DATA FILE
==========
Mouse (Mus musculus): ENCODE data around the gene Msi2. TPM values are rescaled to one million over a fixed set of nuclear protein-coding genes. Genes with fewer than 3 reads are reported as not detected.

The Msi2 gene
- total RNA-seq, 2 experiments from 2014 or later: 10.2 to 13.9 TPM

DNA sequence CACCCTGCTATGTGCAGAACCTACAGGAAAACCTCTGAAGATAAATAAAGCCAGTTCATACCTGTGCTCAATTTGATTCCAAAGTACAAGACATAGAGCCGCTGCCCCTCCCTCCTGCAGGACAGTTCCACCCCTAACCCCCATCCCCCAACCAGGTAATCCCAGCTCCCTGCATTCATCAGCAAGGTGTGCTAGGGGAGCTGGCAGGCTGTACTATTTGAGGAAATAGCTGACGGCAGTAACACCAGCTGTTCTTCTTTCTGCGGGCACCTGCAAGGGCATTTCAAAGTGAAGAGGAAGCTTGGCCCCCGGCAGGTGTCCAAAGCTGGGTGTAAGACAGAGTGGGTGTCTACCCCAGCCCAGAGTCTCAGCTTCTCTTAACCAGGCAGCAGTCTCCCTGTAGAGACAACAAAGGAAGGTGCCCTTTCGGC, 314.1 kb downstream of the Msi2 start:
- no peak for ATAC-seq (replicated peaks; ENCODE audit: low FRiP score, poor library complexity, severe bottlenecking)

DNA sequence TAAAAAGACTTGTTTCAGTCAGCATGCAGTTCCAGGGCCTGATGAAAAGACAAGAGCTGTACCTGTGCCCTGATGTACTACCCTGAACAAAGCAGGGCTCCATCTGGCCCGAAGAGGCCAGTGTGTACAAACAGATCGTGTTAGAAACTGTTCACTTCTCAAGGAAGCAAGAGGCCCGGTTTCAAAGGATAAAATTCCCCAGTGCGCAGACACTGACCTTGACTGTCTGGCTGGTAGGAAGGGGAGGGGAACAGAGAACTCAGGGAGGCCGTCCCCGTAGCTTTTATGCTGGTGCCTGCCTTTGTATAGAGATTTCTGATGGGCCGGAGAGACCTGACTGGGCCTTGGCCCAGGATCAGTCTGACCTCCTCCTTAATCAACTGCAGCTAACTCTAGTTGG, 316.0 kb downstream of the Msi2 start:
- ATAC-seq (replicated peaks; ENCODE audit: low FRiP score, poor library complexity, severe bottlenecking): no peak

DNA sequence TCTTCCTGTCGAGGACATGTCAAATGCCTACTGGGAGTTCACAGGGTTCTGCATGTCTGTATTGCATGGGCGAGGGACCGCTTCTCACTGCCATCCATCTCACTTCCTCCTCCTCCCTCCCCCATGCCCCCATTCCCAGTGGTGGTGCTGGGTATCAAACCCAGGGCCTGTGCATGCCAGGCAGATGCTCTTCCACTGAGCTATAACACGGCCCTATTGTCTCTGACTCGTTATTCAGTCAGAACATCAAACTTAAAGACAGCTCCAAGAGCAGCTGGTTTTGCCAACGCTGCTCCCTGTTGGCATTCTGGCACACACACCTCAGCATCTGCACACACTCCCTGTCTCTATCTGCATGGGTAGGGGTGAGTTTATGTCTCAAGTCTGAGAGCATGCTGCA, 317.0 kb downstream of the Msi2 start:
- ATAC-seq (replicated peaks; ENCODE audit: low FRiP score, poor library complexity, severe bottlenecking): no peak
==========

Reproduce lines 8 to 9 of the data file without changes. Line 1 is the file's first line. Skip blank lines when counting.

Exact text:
DNA sequence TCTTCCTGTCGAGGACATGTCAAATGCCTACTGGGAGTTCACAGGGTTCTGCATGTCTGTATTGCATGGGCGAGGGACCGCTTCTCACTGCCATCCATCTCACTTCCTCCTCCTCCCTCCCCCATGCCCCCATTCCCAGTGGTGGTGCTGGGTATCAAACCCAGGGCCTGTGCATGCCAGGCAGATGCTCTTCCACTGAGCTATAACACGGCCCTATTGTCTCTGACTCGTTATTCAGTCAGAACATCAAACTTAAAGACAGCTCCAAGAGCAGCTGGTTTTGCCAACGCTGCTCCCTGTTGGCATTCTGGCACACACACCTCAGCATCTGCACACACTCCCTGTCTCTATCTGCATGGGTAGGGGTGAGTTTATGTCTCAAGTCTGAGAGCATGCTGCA, 317.0 kb downstream of the Msi2 start:
- ATAC-seq (replicated peaks; ENCODE audit: low FRiP score, poor library complexity, severe bottlenecking): no peak